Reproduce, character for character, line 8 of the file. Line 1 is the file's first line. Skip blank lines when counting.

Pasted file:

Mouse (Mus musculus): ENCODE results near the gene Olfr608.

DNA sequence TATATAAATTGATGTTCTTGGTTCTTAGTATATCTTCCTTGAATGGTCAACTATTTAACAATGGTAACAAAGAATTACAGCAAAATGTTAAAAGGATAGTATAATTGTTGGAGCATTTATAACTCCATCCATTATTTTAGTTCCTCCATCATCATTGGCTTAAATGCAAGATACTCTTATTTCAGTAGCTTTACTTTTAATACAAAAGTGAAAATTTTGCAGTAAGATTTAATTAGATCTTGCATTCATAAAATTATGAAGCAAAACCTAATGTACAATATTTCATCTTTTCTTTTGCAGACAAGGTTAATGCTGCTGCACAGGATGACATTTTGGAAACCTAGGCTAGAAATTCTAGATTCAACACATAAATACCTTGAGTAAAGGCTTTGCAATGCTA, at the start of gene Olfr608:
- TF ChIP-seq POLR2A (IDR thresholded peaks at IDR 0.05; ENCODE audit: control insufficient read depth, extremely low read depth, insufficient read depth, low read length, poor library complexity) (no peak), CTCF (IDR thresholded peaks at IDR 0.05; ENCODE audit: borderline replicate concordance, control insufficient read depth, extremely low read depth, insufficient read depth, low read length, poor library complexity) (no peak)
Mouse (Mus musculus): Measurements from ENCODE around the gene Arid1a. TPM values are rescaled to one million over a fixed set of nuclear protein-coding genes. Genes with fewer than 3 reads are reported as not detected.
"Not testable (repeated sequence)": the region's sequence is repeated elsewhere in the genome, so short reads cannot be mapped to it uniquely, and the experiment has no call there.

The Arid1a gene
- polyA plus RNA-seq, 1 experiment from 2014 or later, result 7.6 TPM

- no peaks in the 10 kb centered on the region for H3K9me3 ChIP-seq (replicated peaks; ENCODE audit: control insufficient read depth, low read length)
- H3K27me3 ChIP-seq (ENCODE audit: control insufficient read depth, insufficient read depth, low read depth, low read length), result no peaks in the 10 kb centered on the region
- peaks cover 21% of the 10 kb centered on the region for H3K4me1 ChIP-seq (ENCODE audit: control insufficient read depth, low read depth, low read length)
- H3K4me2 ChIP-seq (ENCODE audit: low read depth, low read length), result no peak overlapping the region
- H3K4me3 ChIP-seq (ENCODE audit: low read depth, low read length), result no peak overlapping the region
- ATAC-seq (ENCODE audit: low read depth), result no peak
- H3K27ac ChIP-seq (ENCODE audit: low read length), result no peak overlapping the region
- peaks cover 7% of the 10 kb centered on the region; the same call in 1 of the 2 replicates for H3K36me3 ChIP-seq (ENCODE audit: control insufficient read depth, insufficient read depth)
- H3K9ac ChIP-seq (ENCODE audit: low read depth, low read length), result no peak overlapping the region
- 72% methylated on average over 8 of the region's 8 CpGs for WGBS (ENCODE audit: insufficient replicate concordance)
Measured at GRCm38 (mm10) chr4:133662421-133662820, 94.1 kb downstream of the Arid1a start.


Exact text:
- no peaks in the 10 kb centered on the region for H3K9me3 ChIP-seq (replicated peaks; ENCODE audit: control insufficient read depth, low read length)